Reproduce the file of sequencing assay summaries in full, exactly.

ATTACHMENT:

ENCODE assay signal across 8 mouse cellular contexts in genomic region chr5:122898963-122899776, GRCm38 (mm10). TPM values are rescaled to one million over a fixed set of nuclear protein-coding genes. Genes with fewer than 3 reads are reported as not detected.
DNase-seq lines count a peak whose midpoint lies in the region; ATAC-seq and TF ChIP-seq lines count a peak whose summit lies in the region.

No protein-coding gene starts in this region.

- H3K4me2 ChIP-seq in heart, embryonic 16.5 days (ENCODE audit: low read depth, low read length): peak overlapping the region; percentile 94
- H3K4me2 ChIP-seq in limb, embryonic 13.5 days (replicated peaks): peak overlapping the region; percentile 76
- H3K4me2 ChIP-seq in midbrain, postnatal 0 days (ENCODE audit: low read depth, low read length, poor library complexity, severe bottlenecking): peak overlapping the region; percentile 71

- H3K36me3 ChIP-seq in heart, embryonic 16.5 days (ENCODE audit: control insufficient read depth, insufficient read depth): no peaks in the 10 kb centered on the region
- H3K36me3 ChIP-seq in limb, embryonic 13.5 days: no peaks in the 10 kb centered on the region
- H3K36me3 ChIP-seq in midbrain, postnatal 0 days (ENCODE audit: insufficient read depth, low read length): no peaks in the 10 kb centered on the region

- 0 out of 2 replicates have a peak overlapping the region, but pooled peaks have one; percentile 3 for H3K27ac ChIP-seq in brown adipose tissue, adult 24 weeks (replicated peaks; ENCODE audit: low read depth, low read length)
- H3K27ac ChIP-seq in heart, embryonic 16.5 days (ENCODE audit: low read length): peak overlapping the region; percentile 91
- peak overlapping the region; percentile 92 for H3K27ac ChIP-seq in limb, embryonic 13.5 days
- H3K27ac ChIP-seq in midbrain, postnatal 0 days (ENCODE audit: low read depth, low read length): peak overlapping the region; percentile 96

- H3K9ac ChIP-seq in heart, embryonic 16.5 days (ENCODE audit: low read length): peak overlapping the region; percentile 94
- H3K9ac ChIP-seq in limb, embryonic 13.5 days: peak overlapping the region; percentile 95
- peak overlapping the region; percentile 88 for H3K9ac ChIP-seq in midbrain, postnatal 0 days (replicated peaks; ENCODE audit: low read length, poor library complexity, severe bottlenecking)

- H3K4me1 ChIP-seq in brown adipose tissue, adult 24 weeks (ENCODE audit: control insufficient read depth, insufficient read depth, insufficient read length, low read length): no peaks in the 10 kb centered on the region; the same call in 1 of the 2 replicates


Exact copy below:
ENCODE assay signal across 8 mouse cellular contexts in genomic region chr5:122898963-122899776, GRCm38 (mm10). TPM values are rescaled to one million over a fixed set of nuclear protein-coding genes. Genes with fewer than 3 reads are reported as not detected.
DNase-seq lines count a peak whose midpoint lies in the region; ATAC-seq and TF ChIP-seq lines count a peak whose summit lies in the region.

No protein-coding gene starts in this region.

- H3K4me2 ChIP-seq in heart, embryonic 16.5 days (ENCODE audit: low read depth, low read length): peak overlapping the region; percentile 94
- H3K4me2 ChIP-seq in limb, embryonic 13.5 days (replicated peaks): peak overlapping the region; percentile 76
- H3K4me2 ChIP-seq in midbrain, postnatal 0 days (ENCODE audit: low read depth, low read length, poor library complexity, severe bottlenecking): peak overlapping the region; percentile 71

- H3K36me3 ChIP-seq in heart, embryonic 16.5 days (ENCODE audit: control insufficient read depth, insufficient read depth): no peaks in the 10 kb centered on the region
- H3K36me3 ChIP-seq in limb, embryonic 13.5 days: no peaks in the 10 kb centered on the region
- H3K36me3 ChIP-seq in midbrain, postnatal 0 days (ENCODE audit: insufficient read depth, low read length): no peaks in the 10 kb centered on the region

- 0 out of 2 replicates have a peak overlapping the region, but pooled peaks have one; percentile 3 for H3K27ac ChIP-seq in brown adipose tissue, adult 24 weeks (replicated peaks; ENCODE audit: low read depth, low read length)
- H3K27ac ChIP-seq in heart, embryonic 16.5 days (ENCODE audit: low read length): peak overlapping the region; percentile 91
- peak overlapping the region; percentile 92 for H3K27ac ChIP-seq in limb, embryonic 13.5 days
- H3K27ac ChIP-seq in midbrain, postnatal 0 days (ENCODE audit: low read depth, low read length): peak overlapping the region; percentile 96

- H3K9ac ChIP-seq in heart, embryonic 16.5 days (ENCODE audit: low read length): peak overlapping the region; percentile 94
- H3K9ac ChIP-seq in limb, embryonic 13.5 days: peak overlapping the region; percentile 95
- peak overlapping the region; percentile 88 for H3K9ac ChIP-seq in midbrain, postnatal 0 days (replicated peaks; ENCODE audit: low read length, poor library complexity, severe bottlenecking)

- H3K4me1 ChIP-seq in brown adipose tissue, adult 24 weeks (ENCODE audit: control insufficient read depth, insufficient read depth, insufficient read length, low read length): no peaks in the 10 kb centered on the region; the same call in 1 of the 2 replicates